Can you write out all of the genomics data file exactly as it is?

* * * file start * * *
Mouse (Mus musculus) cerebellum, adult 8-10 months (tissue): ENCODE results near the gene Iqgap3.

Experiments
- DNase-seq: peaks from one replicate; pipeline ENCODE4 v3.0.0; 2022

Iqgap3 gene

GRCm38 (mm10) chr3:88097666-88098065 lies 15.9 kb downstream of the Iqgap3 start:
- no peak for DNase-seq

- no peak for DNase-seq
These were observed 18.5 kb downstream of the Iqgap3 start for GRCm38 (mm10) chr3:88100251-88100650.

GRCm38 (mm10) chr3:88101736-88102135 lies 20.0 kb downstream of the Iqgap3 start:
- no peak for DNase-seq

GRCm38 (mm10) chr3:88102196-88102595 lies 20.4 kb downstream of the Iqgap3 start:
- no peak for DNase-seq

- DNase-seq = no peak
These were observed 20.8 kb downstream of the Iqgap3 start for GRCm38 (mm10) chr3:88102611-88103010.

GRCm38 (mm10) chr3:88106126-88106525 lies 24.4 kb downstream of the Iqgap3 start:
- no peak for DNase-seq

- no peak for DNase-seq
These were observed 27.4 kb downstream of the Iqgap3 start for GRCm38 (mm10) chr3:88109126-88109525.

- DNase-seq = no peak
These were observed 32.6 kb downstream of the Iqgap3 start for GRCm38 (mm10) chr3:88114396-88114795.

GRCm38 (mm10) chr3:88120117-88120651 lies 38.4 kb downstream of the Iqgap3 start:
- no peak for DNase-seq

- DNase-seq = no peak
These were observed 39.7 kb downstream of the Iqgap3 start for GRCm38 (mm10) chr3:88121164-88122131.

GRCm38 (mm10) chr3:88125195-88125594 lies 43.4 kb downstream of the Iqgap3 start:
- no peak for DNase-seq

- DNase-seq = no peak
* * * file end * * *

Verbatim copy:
Mouse (Mus musculus) cerebellum, adult 8-10 months (tissue): ENCODE results near the gene Iqgap3.

Experiments
- DNase-seq: peaks from one replicate; pipeline ENCODE4 v3.0.0; 2022

Iqgap3 gene

GRCm38 (mm10) chr3:88097666-88098065 lies 15.9 kb downstream of the Iqgap3 start:
- no peak for DNase-seq

- no peak for DNase-seq
These were observed 18.5 kb downstream of the Iqgap3 start for GRCm38 (mm10) chr3:88100251-88100650.

GRCm38 (mm10) chr3:88101736-88102135 lies 20.0 kb downstream of the Iqgap3 start:
- no peak for DNase-seq

GRCm38 (mm10) chr3:88102196-88102595 lies 20.4 kb downstream of the Iqgap3 start:
- no peak for DNase-seq

- DNase-seq = no peak
These were observed 20.8 kb downstream of the Iqgap3 start for GRCm38 (mm10) chr3:88102611-88103010.

GRCm38 (mm10) chr3:88106126-88106525 lies 24.4 kb downstream of the Iqgap3 start:
- no peak for DNase-seq

- no peak for DNase-seq
These were observed 27.4 kb downstream of the Iqgap3 start for GRCm38 (mm10) chr3:88109126-88109525.

- DNase-seq = no peak
These were observed 32.6 kb downstream of the Iqgap3 start for GRCm38 (mm10) chr3:88114396-88114795.

GRCm38 (mm10) chr3:88120117-88120651 lies 38.4 kb downstream of the Iqgap3 start:
- no peak for DNase-seq

- DNase-seq = no peak
These were observed 39.7 kb downstream of the Iqgap3 start for GRCm38 (mm10) chr3:88121164-88122131.

GRCm38 (mm10) chr3:88125195-88125594 lies 43.4 kb downstream of the Iqgap3 start:
- no peak for DNase-seq

- DNase-seq = no peak